BMW and Toyota Are Going in Opposite Directions
10 years ago, if you asked anyone to rank the company with the coolest cars, you’d be hard-pressed to find anyone ranking Toyota above BMW. Fast forward to 2023, though, and it’s a completely different story.
Toyota develops a manual EV while BMW ditches manual M cars
There is perhaps no clearer indication that Toyota and BMW are swapping identities than in some of the headlines from this week. While Toyota is working on developing manual transmission electric sports cars, BMW execs told Top Gear that even the brand’s M Performance cars will be automatic only in the next six to seven years.
That juxtaposition alone is wild, and one that nobody would have predicted when considering these two car brands a decade ago. BMW’s Ultimate Driving Machine mantra is shifting toward the ultra-luxury end of the spectrum. The brand’s current flagships, the XM SUV and i7 EV, aren’t about driving dynamics. They’re about opulence and comfort.
Meanwhile, Toyota is covering the spread with enthusiast-focused vehicles in every segment. From the affordable GR86 to the hyper-engaging GR Corolla hot hatch and GR Supra, there is a sports car for every flavor within the Toyota lineup. Even the Toyota Camry gets a TRD spec, and Toyota is leaning into the Prius’ new looks with its latest GR Prius Le Mans concept.
All the while, BMW’s baseline cars have gone from engaging and comfortable to large and luxurious. To its credit, this is a good business move for BMW. But at the same time, it cuts against everything the brand has stood for since the 1980s.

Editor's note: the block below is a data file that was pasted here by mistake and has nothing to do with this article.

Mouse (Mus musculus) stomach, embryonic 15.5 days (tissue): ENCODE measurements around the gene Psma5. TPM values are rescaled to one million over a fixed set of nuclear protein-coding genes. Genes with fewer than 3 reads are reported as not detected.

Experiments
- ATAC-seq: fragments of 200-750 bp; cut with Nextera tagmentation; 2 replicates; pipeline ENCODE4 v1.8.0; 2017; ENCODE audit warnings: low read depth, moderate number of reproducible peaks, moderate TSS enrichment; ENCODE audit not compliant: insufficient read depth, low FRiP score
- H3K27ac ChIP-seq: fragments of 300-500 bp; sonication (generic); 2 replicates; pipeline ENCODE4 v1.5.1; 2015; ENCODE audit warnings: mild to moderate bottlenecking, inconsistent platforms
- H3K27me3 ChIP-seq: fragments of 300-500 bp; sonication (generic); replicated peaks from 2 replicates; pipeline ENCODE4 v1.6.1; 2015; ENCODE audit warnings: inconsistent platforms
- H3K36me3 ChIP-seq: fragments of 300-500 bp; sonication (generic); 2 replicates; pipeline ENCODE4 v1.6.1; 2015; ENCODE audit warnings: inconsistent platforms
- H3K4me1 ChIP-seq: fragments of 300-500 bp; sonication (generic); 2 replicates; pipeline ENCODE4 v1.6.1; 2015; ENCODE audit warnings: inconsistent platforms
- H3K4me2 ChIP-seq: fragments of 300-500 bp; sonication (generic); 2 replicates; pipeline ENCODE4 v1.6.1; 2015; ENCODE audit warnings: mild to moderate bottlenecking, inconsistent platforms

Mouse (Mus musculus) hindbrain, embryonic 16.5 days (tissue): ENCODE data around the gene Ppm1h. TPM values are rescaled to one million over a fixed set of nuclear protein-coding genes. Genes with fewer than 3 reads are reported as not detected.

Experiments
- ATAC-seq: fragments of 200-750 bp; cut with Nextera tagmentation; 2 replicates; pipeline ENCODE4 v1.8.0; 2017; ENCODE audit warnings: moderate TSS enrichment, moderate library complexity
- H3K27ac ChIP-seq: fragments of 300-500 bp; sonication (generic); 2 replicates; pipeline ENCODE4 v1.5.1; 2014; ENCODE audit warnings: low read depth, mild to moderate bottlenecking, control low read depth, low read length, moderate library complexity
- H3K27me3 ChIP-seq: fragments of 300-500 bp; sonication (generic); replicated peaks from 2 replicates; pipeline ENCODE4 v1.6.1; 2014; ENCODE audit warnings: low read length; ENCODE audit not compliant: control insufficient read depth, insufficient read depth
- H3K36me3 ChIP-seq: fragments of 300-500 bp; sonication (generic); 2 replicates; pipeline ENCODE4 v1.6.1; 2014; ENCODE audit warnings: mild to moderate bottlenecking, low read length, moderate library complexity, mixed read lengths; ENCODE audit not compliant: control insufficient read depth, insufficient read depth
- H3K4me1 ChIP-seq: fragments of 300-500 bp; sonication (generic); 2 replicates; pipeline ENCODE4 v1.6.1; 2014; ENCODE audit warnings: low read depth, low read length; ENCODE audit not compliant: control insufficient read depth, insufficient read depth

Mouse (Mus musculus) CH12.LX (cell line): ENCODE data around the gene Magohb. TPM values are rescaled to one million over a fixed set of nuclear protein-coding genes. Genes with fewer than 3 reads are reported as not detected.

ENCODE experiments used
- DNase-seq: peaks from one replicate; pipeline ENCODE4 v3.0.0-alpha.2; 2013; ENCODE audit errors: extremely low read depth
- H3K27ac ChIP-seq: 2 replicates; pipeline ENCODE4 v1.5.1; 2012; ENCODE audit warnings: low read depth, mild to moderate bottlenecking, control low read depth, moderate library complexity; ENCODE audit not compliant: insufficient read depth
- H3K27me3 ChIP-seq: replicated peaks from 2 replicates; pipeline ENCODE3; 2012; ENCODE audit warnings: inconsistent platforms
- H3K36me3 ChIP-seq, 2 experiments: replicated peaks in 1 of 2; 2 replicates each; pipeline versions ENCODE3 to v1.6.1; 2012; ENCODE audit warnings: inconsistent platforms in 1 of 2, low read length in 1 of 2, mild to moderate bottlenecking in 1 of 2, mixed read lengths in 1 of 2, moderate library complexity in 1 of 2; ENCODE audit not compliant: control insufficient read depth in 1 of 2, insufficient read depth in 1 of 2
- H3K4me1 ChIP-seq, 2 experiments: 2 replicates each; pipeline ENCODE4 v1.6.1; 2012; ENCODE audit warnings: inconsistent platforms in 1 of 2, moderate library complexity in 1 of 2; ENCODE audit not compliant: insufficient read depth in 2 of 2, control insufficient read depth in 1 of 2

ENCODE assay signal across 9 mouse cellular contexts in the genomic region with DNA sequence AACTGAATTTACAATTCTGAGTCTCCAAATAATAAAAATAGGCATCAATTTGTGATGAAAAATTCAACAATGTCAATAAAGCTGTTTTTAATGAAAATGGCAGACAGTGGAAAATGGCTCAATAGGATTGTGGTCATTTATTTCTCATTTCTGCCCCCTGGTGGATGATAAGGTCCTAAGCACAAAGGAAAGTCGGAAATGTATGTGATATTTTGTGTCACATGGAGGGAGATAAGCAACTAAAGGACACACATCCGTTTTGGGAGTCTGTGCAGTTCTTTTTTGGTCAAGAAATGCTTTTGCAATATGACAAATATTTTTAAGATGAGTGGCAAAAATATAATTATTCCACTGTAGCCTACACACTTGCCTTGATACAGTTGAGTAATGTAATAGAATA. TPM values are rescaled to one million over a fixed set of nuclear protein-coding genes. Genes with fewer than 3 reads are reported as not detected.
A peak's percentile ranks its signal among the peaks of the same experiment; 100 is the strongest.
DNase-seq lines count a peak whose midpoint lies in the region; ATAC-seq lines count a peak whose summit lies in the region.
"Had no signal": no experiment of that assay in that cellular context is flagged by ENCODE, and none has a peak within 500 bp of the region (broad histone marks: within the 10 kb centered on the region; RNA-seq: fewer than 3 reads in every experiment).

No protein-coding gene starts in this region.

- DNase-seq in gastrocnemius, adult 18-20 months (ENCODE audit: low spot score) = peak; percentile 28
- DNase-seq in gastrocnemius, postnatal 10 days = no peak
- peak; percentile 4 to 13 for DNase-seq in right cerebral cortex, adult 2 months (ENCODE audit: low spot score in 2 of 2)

BMW M cars lose their edge
The previous generation of BMW M cars were some of the best in history. The stunning F22 BMW M2 along with the M3 sedan and M4 coupe were easily among the best sports cars of the 2010s. Now though, all have grown both in size and weight, and ultra-stiff suspension setups aren’t enough to manage it all.
The result is a new M2 that is on par with the last-gen cars, despite having more power under the hood. And if the goal is for each successive generation to be quicker than the last, the rapid bloat isn’t helping. The 2023 M2 weighs over 400 pounds more than the previous generation, so the extra punch is just making up the difference rather than making the car better.
The ironic Toyota-BMW partnership
Perhaps the most intriguing part of this comparison is the timing of it all. It’s no secret that BMW and Toyota worked together to develop the GR Supra sports car for 2019. It came in the midst of Toyota Chairman Akio Toyoda’s commitment to making the brand less boring.
At the same time, BMW was readying a new generation of cars that include the pig-snout M3 and M4, along with the latest M2 and a host of new crossovers and SUVs. It is as though the two brands, in swapping technical data, also swapped philosophies.
Toyota’s lineup is among the coolest in 2023
Looking across both the BMW and Toyota lineups in 2023, Toyota has the more compelling lineup of vehicles. From the three sports cars we’ve already mentioned to the newest twin-turbo V6 Tundra and Sequoia workhorses, and now a new generation of 4Runner and Tacoma to power those off-road adventures.
Toyota really is hitting on all cylinders right now, while BMW is ditching their old audience of sports car enthusiasts to chase the luxury clientele wandering through Mercedes-Benz and, dare we say, Bentley lots these days. The price tag attached to the i7 M60 is proof enough of that.
It’s not so much that BMW is making bad cars, it is that they aren’t creating the type of engaging products that dominated magazine covers for most of the past 40 years. Now, cars like the GR Corolla, Supra, and even the GR86 are getting that kind of attention instead.